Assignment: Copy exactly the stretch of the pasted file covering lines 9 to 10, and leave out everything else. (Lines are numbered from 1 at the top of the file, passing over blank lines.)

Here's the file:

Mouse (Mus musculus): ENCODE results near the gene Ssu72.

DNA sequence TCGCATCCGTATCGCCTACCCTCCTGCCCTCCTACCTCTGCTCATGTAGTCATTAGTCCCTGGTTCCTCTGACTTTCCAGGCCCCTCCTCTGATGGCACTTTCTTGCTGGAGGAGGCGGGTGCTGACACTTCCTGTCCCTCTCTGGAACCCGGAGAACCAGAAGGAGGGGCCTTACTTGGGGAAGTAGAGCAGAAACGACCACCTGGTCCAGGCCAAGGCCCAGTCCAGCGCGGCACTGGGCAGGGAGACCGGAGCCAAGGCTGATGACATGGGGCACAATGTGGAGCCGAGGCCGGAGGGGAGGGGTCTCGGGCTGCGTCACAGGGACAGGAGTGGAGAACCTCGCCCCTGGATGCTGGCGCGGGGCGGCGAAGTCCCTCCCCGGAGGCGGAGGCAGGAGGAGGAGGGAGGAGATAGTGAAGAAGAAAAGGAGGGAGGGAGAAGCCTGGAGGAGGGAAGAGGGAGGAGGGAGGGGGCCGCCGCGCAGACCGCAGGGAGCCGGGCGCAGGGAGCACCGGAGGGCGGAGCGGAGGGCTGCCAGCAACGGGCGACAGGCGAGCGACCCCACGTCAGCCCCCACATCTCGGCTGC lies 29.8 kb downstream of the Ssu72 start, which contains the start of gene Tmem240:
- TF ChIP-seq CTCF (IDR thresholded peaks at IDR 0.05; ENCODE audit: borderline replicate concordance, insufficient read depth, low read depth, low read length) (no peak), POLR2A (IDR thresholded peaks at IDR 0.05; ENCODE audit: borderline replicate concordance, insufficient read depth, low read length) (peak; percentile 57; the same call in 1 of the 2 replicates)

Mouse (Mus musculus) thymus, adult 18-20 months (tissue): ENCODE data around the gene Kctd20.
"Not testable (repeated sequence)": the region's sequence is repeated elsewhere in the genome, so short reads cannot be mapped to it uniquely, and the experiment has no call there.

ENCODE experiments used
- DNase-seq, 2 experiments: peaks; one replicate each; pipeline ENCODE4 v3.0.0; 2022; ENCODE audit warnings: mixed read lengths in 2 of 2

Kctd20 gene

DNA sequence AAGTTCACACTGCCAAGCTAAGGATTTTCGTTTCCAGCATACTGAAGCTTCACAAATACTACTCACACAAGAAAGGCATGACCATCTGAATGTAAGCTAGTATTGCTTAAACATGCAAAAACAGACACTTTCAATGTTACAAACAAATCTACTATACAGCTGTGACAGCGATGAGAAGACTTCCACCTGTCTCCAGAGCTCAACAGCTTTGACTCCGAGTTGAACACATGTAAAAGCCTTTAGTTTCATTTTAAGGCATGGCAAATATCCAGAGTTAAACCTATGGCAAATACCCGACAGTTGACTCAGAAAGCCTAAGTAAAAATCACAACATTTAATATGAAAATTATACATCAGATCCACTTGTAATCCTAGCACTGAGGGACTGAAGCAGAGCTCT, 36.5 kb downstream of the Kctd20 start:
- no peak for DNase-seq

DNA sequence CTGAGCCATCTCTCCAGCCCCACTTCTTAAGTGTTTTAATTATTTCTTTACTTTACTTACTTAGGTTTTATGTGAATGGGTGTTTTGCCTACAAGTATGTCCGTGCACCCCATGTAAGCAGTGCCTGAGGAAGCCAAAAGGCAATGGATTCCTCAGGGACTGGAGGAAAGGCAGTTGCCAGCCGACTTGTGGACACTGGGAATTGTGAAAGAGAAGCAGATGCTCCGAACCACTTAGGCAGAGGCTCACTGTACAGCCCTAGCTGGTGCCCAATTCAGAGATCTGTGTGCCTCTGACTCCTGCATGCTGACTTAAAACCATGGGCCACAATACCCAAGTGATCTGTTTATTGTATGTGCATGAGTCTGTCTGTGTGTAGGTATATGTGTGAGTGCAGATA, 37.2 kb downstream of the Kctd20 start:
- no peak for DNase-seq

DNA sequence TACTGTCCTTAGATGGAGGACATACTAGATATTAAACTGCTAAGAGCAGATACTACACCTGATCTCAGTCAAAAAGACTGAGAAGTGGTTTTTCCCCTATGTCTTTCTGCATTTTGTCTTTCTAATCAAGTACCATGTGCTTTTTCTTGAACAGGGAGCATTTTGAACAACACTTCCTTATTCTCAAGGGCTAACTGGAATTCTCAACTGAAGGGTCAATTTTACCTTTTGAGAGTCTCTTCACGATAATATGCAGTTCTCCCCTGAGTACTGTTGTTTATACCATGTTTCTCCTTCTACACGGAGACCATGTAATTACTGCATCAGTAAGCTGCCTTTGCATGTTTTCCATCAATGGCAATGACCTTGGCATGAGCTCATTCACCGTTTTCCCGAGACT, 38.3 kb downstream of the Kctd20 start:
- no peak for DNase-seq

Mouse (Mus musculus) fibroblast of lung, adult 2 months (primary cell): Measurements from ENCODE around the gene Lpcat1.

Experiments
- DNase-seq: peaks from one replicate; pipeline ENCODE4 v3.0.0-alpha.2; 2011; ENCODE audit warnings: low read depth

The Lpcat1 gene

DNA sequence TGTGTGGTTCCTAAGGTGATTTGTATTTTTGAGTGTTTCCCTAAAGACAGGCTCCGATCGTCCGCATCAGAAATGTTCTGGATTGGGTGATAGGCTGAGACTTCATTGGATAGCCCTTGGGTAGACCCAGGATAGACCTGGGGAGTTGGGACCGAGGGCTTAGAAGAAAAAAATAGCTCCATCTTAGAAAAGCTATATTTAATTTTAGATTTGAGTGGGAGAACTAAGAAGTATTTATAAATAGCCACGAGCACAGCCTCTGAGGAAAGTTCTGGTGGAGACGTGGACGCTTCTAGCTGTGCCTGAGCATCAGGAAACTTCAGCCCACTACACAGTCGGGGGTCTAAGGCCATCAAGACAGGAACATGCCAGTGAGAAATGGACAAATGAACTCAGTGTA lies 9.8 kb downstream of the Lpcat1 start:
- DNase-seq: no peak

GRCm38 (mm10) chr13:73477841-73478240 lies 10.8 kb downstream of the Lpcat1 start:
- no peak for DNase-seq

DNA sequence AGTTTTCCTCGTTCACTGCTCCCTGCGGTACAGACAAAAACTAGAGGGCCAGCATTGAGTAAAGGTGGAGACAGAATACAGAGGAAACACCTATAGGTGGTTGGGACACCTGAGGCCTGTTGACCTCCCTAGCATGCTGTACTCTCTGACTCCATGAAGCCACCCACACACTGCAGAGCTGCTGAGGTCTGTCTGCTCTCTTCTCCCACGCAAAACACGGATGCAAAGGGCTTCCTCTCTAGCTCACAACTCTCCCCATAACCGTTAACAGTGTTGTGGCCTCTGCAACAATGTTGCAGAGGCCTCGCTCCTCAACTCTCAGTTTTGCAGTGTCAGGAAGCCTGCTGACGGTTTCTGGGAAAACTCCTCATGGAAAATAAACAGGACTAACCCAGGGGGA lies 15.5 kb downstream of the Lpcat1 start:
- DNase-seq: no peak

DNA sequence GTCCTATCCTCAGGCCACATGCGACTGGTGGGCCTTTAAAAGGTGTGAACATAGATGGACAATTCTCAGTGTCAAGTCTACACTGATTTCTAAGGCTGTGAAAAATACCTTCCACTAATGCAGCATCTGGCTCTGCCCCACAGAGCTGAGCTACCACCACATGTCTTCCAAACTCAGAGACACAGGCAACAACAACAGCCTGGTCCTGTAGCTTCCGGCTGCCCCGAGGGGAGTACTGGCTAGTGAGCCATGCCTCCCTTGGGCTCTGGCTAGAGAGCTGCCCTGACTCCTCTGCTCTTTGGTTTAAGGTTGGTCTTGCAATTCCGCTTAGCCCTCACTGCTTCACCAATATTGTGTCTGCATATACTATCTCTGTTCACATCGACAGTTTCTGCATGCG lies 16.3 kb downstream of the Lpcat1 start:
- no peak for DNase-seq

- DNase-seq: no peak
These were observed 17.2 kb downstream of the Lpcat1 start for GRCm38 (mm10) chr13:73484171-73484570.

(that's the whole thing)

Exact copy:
DNA sequence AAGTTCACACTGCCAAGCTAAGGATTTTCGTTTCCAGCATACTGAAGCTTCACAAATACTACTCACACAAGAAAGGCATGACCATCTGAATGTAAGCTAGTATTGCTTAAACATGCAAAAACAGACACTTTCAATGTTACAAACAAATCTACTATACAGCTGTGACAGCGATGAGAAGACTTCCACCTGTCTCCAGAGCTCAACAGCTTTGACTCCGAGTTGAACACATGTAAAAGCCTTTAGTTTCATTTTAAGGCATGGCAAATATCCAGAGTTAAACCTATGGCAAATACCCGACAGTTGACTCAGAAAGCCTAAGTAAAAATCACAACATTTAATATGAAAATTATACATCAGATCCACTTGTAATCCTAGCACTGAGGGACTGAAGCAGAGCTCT, 36.5 kb downstream of the Kctd20 start:
- no peak for DNase-seq